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YouTube Marketing

Lesson 19 of 25

Visual Storytelling Q&A

 

YouTube Marketing

Lesson 19 of 25

Visual Storytelling Q&A

 

Lesson Info

Visual Storytelling Q&A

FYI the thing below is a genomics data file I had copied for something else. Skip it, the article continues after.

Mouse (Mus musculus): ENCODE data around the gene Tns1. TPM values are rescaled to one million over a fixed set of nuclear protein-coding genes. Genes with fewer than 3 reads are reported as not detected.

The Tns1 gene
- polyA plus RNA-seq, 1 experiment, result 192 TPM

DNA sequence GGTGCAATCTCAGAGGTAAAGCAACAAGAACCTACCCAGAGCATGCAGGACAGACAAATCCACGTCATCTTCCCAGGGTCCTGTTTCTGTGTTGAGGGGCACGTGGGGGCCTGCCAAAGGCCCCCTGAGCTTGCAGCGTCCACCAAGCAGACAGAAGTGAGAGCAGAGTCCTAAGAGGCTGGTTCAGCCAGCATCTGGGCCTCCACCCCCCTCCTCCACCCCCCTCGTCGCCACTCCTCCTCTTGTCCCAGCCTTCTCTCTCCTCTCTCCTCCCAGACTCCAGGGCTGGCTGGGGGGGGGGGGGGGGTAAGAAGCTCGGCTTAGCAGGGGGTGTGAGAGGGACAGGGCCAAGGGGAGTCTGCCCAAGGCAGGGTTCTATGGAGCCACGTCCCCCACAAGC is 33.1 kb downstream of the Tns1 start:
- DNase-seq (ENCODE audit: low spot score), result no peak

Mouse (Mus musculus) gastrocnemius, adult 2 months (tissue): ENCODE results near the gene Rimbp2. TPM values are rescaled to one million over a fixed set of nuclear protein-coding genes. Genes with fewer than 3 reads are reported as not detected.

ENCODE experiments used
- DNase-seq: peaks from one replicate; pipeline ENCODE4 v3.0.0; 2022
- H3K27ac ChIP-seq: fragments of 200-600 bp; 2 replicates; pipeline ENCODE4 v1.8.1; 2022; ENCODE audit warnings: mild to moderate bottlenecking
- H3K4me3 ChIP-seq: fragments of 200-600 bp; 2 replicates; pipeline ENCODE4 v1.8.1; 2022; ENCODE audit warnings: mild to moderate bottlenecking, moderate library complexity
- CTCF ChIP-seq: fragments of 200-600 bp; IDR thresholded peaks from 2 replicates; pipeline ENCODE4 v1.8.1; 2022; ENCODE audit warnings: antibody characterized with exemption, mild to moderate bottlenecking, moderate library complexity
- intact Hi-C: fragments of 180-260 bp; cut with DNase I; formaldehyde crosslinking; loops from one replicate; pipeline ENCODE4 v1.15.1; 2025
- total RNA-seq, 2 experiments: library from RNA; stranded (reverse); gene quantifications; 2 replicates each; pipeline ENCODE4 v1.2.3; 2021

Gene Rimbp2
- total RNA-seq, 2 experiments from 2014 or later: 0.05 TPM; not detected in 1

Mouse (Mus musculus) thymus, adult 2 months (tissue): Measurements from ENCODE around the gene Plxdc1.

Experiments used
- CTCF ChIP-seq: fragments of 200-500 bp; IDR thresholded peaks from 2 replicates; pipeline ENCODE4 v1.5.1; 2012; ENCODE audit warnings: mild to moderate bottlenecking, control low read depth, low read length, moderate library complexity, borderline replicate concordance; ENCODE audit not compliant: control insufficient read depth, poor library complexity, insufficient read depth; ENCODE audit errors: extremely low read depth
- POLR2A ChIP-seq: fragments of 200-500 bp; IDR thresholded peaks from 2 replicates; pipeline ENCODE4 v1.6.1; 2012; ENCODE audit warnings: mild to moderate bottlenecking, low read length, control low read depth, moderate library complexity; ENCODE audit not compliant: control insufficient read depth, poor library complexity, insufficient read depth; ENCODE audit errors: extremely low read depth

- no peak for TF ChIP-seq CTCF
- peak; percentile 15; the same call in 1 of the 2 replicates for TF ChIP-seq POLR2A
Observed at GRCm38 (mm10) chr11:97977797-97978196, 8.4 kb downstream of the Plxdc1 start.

first question I really want to ask is is talking to stew directly because you had this. You've had an awesome journey, and and you you've created some amazing things. I'm able to help other people make a lot of money and gross, very successful businesses. But where did it all start for you? And how did you kind of know that you were on entrepreneur on the right path? So this is a story that James had asked me backstage to share, and I get nervous every time I share it, because it's it gets its really emotional for me, but I'm willing to share because we're talking about storytelling. So the, uh, my career started many years ago when I wanted to sell products and services online, and I really wanted to, uh I loved the concept of being able to, you know, make money selling, create a product wants and sell it many, many times over. And I'd heard over and over again about this dream of being able to sell products and services on the Internet. And so I decided to give it a try. And, you kn...